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Will Wisconsin criminalize first-time drunk-driving offenses?

It's the only state where first-time DWI is not a crime.

A fight is expected in the Wisconsin Legislature over a proposal from two Republican lawmakers to make first-time drunk-driving a criminal offense.

Wisconsin is the only state where a first-time DWI is considered a civil violation, and not a crime.

Currently, a first-time DWI offense – which is called Operating While Intoxicated in Wisconsin – is punishable with a fine between $150-$300 plus a $435 OWI surcharge, as well as losing your license for 6-9 months.

However, such an offense doesn't incur any jail time, and two Republican lawmakers want to change that.

Rep. Jim Ott and Sen. Alberta Darling submitted a bill earlier this month that would make first-time DWIs a misdemeanor punishable by up to 30 days in jail, while the fine would be increased to $500.

It would also make all second-time offenses a crime. Currently, a second-time offense committed by someone with no previous OWIs in the last 10 years that doesn't involve great bodily harm or homicide also carries no jail time.

Jail time doesn't kick in until a second offense within a 10-year period, which carries a sentence between five days and six months.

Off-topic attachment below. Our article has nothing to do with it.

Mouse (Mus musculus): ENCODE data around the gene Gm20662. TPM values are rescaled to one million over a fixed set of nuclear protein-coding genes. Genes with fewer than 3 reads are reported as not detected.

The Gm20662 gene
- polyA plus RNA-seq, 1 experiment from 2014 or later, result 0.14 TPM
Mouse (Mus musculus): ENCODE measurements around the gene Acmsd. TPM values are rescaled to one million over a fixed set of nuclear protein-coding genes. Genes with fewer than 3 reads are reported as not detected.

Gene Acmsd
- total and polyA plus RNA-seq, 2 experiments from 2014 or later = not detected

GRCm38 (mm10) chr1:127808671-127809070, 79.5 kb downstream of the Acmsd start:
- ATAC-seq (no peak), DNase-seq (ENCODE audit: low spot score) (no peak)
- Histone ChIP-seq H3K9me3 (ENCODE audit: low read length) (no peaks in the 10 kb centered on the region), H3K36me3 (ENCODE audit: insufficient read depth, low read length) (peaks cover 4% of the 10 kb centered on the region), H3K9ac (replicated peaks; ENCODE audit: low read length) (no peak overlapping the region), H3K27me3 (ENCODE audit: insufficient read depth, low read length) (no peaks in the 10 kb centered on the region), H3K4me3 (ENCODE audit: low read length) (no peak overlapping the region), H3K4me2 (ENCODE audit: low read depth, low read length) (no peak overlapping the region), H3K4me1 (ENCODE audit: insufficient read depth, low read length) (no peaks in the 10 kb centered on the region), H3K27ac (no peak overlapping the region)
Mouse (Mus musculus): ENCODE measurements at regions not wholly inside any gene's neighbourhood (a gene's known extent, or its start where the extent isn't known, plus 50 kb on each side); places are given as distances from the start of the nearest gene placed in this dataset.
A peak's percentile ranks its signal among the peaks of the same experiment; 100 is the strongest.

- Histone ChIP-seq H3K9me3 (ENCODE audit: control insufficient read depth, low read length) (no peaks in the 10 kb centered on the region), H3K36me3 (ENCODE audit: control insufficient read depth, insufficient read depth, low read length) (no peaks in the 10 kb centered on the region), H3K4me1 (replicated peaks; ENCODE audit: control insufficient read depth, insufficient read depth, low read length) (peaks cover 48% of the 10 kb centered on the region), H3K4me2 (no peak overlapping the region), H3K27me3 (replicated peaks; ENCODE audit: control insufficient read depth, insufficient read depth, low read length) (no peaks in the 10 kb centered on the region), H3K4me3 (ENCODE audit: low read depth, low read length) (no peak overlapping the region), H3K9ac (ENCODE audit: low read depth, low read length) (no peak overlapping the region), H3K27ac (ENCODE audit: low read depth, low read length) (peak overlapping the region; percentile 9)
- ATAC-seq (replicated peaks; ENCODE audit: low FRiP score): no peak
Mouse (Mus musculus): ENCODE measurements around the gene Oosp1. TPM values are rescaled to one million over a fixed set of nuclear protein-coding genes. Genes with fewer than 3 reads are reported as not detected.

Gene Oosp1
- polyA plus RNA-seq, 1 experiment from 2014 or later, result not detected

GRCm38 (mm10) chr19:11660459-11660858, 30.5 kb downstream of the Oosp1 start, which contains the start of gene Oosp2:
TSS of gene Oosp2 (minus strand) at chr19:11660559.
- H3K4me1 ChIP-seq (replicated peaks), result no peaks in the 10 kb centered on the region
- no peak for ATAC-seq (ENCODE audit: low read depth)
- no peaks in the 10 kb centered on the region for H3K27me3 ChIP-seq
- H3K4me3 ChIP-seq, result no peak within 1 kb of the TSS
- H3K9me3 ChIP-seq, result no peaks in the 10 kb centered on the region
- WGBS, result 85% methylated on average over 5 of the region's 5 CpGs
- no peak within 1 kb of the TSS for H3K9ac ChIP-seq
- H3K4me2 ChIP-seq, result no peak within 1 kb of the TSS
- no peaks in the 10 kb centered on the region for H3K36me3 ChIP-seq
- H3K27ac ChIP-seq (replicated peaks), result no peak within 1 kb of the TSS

Ott and Darling want to toughen the law to provide a greater deterrent in a state that has its fair share of binge drinking and drunk-driving problems.

Mothers Against Drunk Driving says that Wisconsin ranked 11th in the nation when it came to the percentage of traffic fatalities involving alcohol, with drunk-driving involved in 32 percent of road deaths in 2017.

This is despite Wisconsin being only the 20th-most populous state.

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Will it pass?

The renewed effort to criminalize first-time offenses comes after the election of Tony Evers to the governor's office, with the Democrat saying during his campaign he'd be open to making such a change.

That said, the Associated Press notes that the two lawmakers face a tough task getting it through the GOP-controlled Legislature, with some Republicans opposing the proposal for being too impractical and expensive to impose.

Republican State Sen. Van Wanggaard told the AP that they want to be strict on drunk drivers, adding: "But it's not about punishing that person that made that poor choice. It's about directing them to make good choices."

Ott and Darling have provided a chance of redemption for first-time offenders, with their bill stating that their offense would be expunged from criminal records if they don't re-offend within five years.

It should be noted that while Minnesota treats first-time DWI as a criminal offense, Wisconsin is stricter when it comes to license revocation.

In Minnesota, a first-time DWI can be punishable with up to 90 days in jail and a $1,000 fine, but license suspensions start from as little as 90 days, which can be reduced to just 30 days after a guilty plea.

license revocation drunk driving Minnesota

License revocation periods for drunk-driving offenses in Minnesota.

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